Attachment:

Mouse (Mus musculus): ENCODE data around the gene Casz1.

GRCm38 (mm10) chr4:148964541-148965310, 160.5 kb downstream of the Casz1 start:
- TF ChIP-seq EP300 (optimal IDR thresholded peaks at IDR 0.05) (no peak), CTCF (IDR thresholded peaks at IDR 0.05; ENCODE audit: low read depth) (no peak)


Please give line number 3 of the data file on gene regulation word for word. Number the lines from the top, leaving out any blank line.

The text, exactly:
- TF ChIP-seq EP300 (optimal IDR thresholded peaks at IDR 0.05) (no peak), CTCF (IDR thresholded peaks at IDR 0.05; ENCODE audit: low read depth) (no peak)